Everdrives run off a menu system that displays a page of a folder at a time.  Each page on the Game boy can show twelve files or folders at a time.  The first twenty characters of the file or folder's name will appear in the selection area.  There is also a three row shaded area on the bottom of the screen that will show the first sixty characters of the currently highlighted folder or file.  This should be sufficient to identify most games without having to eliminate too much of their file name.  It is a very convenient system to use.

Despite the currently-available cartridges using a Game Boy Color-shaped translucent cartridge shell, it will fit and work inside an original DMG Game Boy (original off-white and "Play it Loud" colors).  There is a plastic corner cut into the back that allows the power switch tab the appropriate amount of room to allow the switch to move into the ON position without any problems.

Things it does not support (does not encompass Japanese hardware) :

MBC3 Real Time Clock

E.T. The Extra Terrestrial - Digital Companion
Harvest Moon GBC
Kate and Ashley - Pocket Planner
Pokemon Crystal
Pokemon Gold
Pokemon Silver

Patches exist for the Pokemon games to allow you to set the clock before running the game or loading a game, but the clock will not change while the game is playing.  Games should work otherwise.  The RTC functionality in Harvest Moon is pretty limited, so you won't miss it.

MCB5 Rumble Pak

10-Pin Bowling
3-D Ultra Pinball: Thrillride
Disney's The Little Mermaid II: Pinball Frenzy
Hole in One Golf
Missile Command
NASCAR Challenge
Perfect Dark
Pokémon Pinball
Polaris SnoCross
Ready 2 Rumble Boxing
Rhino Rumble
Star Wars: Episode I - Racer
Test Drive Off-Road 3
Tonka Raceway (US Only, European version did not come in a Rumble Pak)
Top Gear Pocket
Vigilante 8
Zebco Fishing!

Games still work and some came with and without the rumble feature.  The rumble feature is only slightly missed.

Game Boy Camera

ROM may work, but functionality will be severely restricted.

MBC7 Tilt Control

Only used with one Game Boy Color game, Kirby's Tilt 'N Tumble.

HuC-3

Only used outside of Japan with Robopon - Sun Version, supports an RTC, an Infrared Port, Battery Backed Save RAM and has a speaker that can make some simple sounds when the cart is off.  The physical cartridge is oversized and has a compartment for a user-replaceable battery and also has an internal save battery.  The game will not go past the Hudson Soft Logo on the Everdrive GB.  The Japanese only mappers HuC-1, TAMA-5, MMM01 (and MBC4 if it exists) are not supported.  Nor are the :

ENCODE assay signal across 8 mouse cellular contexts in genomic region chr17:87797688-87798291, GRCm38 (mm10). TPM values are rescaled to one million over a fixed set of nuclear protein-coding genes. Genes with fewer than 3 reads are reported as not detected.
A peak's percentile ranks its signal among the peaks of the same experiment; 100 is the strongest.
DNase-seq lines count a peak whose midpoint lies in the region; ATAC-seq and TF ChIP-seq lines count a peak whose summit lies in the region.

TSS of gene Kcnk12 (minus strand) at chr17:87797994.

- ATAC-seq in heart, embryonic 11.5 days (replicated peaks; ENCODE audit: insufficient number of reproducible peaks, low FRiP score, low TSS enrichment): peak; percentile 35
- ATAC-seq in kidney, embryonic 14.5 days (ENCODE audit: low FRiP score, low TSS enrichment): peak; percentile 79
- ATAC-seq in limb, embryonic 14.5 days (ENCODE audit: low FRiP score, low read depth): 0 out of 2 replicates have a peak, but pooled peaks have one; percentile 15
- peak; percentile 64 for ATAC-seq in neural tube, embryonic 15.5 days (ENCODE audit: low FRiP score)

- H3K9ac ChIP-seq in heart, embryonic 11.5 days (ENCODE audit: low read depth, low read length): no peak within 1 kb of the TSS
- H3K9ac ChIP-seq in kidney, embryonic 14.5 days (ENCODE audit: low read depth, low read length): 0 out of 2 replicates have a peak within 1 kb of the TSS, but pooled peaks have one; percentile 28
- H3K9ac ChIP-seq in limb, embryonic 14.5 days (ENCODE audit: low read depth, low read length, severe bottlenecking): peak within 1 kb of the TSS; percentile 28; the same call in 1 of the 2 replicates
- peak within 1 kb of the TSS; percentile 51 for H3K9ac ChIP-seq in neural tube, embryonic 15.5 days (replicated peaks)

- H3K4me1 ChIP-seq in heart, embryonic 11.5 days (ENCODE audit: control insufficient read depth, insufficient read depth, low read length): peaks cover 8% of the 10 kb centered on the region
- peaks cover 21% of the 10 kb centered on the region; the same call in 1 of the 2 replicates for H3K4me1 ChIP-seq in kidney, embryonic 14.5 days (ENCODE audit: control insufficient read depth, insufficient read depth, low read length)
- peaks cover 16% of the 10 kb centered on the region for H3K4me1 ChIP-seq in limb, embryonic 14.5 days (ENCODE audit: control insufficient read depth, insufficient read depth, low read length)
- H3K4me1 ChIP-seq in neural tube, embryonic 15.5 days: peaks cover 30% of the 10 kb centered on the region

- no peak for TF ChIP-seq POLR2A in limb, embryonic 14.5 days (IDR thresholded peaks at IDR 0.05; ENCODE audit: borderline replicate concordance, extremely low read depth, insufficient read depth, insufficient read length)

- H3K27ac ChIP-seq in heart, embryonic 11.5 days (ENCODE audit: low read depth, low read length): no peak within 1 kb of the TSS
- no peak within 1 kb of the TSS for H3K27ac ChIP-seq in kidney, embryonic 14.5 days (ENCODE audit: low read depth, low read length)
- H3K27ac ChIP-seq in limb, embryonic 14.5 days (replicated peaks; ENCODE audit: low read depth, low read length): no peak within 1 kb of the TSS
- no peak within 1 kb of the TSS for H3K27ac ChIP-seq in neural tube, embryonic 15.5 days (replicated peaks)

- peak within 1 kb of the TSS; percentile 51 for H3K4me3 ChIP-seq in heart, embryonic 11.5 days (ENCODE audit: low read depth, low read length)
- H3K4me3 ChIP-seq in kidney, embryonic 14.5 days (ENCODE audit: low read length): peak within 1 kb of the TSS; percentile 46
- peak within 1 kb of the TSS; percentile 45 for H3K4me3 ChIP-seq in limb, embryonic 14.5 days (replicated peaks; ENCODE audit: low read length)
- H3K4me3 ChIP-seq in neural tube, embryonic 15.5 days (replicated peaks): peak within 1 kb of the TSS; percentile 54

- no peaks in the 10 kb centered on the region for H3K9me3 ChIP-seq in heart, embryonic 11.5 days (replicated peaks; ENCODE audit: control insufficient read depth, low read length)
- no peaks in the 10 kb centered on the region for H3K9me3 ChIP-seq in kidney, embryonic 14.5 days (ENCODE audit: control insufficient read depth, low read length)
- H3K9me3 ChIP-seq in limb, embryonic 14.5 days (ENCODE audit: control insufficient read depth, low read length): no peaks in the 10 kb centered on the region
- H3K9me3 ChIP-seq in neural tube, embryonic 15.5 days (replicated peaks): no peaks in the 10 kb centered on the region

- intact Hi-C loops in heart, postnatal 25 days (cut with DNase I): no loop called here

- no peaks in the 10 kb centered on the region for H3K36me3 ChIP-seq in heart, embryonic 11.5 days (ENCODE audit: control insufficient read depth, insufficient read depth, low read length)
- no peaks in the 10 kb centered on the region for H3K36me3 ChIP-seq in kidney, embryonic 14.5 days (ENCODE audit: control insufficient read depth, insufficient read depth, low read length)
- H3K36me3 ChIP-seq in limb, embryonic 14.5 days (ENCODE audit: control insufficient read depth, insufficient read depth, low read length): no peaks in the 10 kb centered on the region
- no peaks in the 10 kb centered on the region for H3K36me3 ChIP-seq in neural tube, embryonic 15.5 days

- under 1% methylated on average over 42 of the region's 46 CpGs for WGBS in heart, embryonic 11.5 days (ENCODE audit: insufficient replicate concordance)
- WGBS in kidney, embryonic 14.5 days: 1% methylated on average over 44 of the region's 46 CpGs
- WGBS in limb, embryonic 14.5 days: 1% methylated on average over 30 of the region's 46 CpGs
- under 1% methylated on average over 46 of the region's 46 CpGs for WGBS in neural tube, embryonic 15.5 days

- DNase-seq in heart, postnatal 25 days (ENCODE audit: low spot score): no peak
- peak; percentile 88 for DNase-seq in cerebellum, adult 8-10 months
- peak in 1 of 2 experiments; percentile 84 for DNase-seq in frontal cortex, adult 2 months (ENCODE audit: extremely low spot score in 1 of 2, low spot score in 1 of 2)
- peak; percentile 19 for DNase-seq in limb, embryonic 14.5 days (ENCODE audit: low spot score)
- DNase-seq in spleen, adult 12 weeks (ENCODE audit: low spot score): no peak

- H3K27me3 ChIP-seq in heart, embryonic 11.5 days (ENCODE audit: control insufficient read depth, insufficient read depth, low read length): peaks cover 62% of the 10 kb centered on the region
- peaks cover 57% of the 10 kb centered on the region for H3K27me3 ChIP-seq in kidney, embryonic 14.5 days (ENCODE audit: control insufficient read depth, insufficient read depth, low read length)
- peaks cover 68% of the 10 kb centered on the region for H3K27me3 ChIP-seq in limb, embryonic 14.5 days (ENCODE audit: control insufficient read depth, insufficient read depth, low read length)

Unlicensed Games :

Wisdom Tree
Exodus: Journey to the Promised Land
Joshua & the Battle of Jericho
King James Bible For Use On Game Boy
NIV Bible & the 20 Lost Levels of Joshua
Spiritual Warfare

You aren't missing much with the lack of support for these unlicensed games.  Graphics will be too garbled to play, just like most emulators.  The great bgb emulator does support these games, if you feel compelled to try and read the bible on a 160x144 screen.  These games will work in a real Game Boy but not in an Everdrive GB.

Rocket Games
ATV Racing
Full Time Soccer
Hang Time Basketball
Karate Joe
Painter
Pocket Smash Out
Race Time
Space Invasion

These were unlicensed Game Boy Color games by Rocket Games, a label from Datel and InterAct, makers of the GameShark and Pro Action Replay cheat devices.  They also issued some multi-carts with these games.  I assume these games will work in a real Game Boy Color.  They do not work in an Everdrive GB.

Sachen and Gowin also released unlicensed Game Boy and Game Boy Color games, but they are too obscure and awful to be worth mentioning.  They will not work in an Everdrive GB.

Mortal Kombat I & II

Uses the MBC1 chip in an unusual way, trying to select a game will just go back to the menu.  Play the standalone releases instead.  Typical MBC1 games have a maximum 512KB ROM, if the ROM size is 1MB like Mortal Kombat (and there are a few Japanese games like Genjin Collection that are that large) it will not work in an EverDrive.

Transfer Pak

The N64 Transfer Pak, used for Pokemon Stadium 1 & 2, Mario Golf, Mario Tennis, Mickey's Speedway USA and Perfect Dark will not work with the Everdrive as it would with a regular Game Boy or Game Boy Color game due to its menu.  However, there is a way to get the transfer function to work if you have an EverDrive N64 and are willing to mod your Transfer Pak : http://krikzz.com/forum/index.php?topic=1780.0

The EMS Cart may work if only one game is on it, but the Everdrive GB will not.

Nanoloop and LSDJ